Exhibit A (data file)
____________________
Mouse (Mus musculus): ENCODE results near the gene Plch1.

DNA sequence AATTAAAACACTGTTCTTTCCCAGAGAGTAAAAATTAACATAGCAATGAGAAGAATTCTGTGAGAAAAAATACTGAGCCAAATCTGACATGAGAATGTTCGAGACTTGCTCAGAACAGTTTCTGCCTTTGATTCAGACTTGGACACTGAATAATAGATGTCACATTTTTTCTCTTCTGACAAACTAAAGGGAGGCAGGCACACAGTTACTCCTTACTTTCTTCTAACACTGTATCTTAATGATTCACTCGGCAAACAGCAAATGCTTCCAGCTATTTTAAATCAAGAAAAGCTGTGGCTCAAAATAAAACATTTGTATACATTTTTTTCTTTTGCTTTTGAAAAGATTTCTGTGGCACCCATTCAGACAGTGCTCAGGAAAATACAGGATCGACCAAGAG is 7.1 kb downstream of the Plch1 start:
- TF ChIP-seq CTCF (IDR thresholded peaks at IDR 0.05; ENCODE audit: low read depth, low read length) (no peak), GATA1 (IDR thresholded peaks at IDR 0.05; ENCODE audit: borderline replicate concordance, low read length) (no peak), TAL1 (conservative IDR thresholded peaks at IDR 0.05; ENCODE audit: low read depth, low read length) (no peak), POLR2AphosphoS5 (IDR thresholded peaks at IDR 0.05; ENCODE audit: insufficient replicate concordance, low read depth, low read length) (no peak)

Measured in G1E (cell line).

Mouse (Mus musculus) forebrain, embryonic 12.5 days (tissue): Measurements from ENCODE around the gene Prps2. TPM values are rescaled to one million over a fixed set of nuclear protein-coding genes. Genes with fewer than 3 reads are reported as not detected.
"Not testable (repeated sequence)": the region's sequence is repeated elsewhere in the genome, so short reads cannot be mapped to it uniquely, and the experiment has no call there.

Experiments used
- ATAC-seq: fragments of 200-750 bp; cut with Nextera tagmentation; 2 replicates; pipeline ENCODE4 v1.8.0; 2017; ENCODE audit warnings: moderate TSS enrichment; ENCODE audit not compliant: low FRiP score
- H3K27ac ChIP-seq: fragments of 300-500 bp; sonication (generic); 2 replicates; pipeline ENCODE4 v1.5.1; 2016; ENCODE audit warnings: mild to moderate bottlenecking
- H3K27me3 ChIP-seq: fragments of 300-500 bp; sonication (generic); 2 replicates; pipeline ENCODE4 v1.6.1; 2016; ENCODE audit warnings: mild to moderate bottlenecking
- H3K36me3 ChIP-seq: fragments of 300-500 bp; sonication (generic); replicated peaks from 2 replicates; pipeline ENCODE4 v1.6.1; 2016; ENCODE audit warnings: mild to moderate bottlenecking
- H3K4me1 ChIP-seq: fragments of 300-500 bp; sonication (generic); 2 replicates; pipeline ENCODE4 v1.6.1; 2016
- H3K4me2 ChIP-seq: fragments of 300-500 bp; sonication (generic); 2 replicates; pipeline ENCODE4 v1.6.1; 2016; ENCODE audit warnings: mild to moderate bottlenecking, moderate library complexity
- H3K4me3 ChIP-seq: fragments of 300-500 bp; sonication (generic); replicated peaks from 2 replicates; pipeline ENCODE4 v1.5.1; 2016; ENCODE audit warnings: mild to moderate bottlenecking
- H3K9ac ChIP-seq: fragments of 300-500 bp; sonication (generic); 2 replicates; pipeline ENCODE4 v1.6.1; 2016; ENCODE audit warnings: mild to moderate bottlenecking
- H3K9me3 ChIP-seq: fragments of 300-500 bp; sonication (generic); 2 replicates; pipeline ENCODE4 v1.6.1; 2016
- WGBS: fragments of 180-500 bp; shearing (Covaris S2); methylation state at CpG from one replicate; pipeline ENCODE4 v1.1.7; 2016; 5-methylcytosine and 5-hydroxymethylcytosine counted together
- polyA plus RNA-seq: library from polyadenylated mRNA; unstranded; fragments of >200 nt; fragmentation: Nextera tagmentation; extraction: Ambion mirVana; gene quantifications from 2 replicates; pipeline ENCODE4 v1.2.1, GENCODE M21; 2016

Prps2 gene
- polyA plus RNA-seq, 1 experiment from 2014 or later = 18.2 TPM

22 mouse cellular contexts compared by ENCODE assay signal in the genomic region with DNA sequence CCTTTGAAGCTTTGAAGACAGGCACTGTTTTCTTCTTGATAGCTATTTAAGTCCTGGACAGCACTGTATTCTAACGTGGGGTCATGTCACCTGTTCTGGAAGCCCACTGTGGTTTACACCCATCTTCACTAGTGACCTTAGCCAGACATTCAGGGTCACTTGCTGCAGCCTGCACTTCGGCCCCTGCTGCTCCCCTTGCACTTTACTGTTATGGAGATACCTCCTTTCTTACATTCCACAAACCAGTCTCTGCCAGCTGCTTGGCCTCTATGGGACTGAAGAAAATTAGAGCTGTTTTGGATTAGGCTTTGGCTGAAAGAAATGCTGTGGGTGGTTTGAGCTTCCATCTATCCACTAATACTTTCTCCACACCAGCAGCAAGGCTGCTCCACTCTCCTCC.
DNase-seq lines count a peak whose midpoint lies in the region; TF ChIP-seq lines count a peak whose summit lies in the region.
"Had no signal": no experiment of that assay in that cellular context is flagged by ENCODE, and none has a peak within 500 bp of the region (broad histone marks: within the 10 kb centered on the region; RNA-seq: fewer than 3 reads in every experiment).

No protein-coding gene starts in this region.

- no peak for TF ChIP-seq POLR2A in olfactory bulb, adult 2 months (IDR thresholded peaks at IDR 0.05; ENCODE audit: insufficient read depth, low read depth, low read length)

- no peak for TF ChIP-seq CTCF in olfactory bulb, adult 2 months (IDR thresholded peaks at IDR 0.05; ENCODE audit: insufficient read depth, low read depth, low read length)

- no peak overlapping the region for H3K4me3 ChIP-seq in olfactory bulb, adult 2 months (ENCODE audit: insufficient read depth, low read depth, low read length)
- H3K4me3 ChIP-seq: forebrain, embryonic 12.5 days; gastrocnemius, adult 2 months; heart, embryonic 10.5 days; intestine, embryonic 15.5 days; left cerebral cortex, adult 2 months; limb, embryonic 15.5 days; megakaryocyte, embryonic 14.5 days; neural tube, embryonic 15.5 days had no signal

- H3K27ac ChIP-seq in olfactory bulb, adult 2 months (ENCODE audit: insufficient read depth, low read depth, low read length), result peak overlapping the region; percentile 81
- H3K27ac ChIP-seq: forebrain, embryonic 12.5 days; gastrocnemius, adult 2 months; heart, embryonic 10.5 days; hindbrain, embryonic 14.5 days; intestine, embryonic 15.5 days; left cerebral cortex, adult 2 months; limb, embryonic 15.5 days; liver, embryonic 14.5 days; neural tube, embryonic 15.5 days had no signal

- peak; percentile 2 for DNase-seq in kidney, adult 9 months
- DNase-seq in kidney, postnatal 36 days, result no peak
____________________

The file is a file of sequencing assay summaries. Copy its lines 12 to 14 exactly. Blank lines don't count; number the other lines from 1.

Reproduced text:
- H3K4me1 ChIP-seq: fragments of 300-500 bp; sonication (generic); 2 replicates; pipeline ENCODE4 v1.6.1; 2016
- H3K4me2 ChIP-seq: fragments of 300-500 bp; sonication (generic); 2 replicates; pipeline ENCODE4 v1.6.1; 2016; ENCODE audit warnings: mild to moderate bottlenecking, moderate library complexity
- H3K4me3 ChIP-seq: fragments of 300-500 bp; sonication (generic); replicated peaks from 2 replicates; pipeline ENCODE4 v1.5.1; 2016; ENCODE audit warnings: mild to moderate bottlenecking